I did medical research as an undergraduate medical student at Heidelberg University, and I published five papers—both basic science or animal work and clinical investigations. I was a research fellow at Harvard Medical School in my postgraduate training, which was one of my three fellowships after an internal medicine residency at Harvard. I am extremely familiar with investigations of this nature, and I've been looking into the research evidence that supports the use of cannabis as a treatment.
There are extremely well-done, randomized, placebo-controlled trials, both in Canada and the United States, and in other countries, that support the use of cannabis and its safety and efficacy. One study by Donald Abrams, published in 2011, showed that the use of cannabis—in that particular study it was vaporized—in conjunction with prescription opioid pain medicines allowed a reduction in the dose of the narcotic pain medicines by 25%. In and of itself, that is an important way of decreasing the risk that patients are exposed to in the use of opiates, and the pain control was equally good.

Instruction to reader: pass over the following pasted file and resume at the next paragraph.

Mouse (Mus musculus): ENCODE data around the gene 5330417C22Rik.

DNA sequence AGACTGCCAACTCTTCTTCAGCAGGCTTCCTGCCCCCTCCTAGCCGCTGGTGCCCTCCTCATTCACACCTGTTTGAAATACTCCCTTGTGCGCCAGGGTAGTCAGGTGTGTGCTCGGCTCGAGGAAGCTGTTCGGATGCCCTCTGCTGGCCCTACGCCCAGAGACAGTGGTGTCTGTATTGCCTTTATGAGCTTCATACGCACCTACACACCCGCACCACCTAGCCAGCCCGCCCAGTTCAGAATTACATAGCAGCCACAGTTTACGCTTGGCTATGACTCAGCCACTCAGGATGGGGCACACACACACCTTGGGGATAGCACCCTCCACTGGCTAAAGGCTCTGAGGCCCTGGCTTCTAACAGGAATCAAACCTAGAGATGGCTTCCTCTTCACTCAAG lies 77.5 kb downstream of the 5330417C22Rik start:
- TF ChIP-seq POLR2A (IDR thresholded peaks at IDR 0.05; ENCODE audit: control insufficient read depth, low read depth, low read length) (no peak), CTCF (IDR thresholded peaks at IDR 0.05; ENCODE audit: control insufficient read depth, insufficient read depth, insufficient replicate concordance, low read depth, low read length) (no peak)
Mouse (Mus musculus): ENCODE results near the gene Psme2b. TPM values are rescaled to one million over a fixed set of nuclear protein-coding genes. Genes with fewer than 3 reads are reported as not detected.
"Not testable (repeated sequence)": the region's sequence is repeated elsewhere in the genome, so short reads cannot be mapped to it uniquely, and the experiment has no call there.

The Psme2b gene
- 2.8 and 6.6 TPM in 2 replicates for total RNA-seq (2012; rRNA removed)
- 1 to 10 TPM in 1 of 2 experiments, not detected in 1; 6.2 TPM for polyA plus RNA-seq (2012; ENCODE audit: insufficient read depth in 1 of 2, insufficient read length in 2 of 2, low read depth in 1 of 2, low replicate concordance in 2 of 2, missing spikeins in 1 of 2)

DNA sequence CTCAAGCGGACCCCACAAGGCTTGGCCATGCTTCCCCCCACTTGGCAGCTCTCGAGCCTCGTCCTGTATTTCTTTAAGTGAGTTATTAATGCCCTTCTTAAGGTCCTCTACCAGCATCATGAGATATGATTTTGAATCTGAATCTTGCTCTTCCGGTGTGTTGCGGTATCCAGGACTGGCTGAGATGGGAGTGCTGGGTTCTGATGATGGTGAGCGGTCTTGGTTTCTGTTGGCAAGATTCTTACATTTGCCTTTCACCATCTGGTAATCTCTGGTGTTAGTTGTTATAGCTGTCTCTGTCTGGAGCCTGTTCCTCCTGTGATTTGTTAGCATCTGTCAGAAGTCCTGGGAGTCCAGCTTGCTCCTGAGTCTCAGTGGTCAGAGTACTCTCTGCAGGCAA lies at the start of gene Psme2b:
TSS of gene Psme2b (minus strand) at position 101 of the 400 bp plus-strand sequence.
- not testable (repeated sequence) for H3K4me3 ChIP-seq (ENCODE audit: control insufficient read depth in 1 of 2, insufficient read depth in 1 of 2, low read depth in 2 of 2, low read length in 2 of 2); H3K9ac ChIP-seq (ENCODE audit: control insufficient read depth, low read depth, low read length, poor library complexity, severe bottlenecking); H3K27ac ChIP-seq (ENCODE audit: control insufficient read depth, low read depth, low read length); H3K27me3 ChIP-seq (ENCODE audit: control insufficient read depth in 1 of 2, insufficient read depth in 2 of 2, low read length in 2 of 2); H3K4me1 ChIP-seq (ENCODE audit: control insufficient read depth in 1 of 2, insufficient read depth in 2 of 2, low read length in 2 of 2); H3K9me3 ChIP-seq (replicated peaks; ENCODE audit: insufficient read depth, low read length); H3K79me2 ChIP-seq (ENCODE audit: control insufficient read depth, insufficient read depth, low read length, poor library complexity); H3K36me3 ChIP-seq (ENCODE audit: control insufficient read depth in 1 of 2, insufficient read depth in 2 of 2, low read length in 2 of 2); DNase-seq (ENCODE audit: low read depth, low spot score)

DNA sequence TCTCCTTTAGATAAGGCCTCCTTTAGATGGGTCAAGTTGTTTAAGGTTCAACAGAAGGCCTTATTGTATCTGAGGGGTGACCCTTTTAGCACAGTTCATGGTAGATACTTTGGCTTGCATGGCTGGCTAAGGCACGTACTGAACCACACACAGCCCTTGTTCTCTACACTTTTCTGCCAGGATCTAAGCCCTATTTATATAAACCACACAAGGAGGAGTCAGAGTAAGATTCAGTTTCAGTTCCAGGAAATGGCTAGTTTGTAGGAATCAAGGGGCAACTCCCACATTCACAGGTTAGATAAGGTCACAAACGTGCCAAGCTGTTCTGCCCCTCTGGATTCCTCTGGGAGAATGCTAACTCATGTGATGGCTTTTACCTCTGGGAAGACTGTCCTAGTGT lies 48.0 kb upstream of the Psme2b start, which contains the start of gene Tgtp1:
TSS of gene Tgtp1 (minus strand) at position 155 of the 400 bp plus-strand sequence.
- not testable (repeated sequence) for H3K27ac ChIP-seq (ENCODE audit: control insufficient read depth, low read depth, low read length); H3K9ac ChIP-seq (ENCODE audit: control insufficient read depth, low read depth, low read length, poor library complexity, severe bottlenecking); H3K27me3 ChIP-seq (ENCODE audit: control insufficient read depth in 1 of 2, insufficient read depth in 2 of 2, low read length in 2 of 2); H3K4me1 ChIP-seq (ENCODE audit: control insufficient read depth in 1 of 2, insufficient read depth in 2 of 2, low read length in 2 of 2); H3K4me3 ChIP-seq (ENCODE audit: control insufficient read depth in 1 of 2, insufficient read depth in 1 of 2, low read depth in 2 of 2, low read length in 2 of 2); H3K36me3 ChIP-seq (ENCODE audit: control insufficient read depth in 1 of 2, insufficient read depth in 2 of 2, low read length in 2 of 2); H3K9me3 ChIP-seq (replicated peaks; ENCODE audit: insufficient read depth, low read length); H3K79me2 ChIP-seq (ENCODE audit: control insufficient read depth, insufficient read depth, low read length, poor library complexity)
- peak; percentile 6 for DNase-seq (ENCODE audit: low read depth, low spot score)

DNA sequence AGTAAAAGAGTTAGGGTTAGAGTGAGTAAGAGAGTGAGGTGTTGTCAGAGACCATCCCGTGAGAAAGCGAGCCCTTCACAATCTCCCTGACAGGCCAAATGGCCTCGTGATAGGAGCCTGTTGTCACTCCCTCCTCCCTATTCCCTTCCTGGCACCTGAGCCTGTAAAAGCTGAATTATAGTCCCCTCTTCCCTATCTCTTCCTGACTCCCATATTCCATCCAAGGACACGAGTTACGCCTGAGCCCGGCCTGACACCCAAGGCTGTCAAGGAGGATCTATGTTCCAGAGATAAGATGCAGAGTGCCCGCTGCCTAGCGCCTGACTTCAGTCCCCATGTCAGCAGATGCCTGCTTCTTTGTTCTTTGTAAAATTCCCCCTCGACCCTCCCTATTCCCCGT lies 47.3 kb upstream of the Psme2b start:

There have been studies in Canada by Dr. Mark Ware, whom you may well know, who showed that inhaled cannabis—smoked, again—was efficacious for the treatment of neuropathic pain.
One of the problems, however, with being able to do these types of studies that we are all familiar with as physicians and scientists is institutional bias—particularly in the United States—against doing studies involving cannabis. There is a very clear disinterest in showing that cannabis may have any medical benefit, and that has limited our ability to carry out appropriate studies. Nonetheless, the study I cited by Dr. Abrams was done with permission by the National Institute on Drug Abuse in the U.S., and there are other studies that are equally demonstrative of benefit.
In terms of risk, other studies have shown poor evidence that using cannabis is linked to any sort of development of psychiatric or physical disease.